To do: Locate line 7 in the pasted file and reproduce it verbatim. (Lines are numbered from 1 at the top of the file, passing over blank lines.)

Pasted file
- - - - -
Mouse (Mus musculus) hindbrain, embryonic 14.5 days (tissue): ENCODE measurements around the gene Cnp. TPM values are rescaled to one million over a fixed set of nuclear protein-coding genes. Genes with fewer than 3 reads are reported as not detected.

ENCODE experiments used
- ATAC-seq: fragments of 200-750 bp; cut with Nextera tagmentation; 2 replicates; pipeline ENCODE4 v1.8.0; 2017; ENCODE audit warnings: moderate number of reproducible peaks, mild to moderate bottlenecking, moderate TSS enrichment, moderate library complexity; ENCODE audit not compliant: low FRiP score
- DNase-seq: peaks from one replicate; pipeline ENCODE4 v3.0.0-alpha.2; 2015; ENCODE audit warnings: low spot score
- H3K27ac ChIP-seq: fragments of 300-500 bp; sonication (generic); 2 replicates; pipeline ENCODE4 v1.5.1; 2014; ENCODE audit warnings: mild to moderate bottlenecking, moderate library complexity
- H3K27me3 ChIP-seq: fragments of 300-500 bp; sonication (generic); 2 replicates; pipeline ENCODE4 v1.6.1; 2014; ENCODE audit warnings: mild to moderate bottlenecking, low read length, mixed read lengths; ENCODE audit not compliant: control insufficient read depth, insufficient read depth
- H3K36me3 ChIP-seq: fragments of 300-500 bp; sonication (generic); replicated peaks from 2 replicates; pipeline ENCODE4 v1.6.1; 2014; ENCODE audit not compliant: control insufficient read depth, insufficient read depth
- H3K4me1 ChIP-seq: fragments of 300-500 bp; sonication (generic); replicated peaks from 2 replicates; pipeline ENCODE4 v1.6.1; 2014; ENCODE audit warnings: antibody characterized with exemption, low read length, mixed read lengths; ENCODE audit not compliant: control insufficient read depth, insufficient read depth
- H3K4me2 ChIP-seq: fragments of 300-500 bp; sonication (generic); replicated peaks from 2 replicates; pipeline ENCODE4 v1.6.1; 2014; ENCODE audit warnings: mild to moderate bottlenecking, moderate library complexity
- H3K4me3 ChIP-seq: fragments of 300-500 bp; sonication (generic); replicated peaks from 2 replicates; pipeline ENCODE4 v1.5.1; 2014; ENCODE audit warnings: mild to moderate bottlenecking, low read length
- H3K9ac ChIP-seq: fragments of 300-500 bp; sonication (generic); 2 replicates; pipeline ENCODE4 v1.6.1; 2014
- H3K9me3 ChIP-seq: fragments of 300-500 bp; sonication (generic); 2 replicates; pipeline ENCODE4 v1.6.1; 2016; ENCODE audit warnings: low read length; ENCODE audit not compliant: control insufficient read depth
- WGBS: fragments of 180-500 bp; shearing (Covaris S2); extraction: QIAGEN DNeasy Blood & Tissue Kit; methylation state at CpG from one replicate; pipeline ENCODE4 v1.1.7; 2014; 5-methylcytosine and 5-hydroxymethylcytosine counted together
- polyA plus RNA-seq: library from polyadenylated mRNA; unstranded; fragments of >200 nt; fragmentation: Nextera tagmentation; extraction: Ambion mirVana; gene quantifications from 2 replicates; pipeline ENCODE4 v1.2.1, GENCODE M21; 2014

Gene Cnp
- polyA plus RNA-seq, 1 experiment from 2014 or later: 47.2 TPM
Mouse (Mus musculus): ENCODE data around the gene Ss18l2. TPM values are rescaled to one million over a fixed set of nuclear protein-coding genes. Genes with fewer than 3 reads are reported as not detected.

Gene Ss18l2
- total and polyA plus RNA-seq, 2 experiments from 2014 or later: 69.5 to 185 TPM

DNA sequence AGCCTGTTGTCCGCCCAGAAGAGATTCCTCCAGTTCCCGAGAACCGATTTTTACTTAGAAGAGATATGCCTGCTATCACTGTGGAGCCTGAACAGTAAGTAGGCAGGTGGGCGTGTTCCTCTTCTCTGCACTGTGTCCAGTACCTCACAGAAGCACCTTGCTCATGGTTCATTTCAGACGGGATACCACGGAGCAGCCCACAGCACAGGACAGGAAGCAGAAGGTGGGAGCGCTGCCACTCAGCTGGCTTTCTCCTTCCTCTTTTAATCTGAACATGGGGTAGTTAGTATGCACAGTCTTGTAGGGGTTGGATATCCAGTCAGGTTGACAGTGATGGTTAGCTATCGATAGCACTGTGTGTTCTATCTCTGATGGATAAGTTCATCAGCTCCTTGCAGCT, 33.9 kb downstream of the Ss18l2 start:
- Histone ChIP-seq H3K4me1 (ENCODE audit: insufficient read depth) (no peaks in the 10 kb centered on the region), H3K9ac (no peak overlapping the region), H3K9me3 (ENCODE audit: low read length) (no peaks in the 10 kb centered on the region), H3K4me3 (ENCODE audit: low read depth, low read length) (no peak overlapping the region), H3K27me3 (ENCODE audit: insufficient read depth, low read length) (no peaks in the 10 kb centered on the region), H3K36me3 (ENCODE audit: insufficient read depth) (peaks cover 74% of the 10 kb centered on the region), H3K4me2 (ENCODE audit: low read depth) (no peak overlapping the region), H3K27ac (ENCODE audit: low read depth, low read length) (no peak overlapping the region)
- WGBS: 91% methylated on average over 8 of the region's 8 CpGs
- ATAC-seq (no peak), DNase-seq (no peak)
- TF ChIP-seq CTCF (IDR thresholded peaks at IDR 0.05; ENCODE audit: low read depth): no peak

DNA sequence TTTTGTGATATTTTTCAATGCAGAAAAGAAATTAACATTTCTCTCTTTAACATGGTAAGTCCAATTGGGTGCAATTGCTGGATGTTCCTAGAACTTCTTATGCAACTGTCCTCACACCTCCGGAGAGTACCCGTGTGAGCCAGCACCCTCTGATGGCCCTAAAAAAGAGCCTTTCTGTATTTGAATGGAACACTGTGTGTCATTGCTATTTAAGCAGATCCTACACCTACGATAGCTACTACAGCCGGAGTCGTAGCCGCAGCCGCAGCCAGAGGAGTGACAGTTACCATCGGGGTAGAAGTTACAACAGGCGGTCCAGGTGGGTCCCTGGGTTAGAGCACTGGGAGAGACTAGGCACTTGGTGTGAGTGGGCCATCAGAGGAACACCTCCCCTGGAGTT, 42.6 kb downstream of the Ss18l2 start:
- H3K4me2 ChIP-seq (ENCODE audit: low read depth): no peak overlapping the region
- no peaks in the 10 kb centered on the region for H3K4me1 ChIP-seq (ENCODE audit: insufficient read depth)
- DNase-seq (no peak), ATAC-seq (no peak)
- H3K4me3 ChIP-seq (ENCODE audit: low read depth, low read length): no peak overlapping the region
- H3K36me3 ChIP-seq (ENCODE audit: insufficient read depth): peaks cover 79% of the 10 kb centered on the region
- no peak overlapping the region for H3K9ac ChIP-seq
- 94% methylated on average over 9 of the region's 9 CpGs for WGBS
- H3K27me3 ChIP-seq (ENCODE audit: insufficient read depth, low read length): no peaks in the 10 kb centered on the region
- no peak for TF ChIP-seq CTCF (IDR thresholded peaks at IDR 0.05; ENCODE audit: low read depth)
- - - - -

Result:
- H3K36me3 ChIP-seq: fragments of 300-500 bp; sonication (generic); replicated peaks from 2 replicates; pipeline ENCODE4 v1.6.1; 2014; ENCODE audit not compliant: control insufficient read depth, insufficient read depth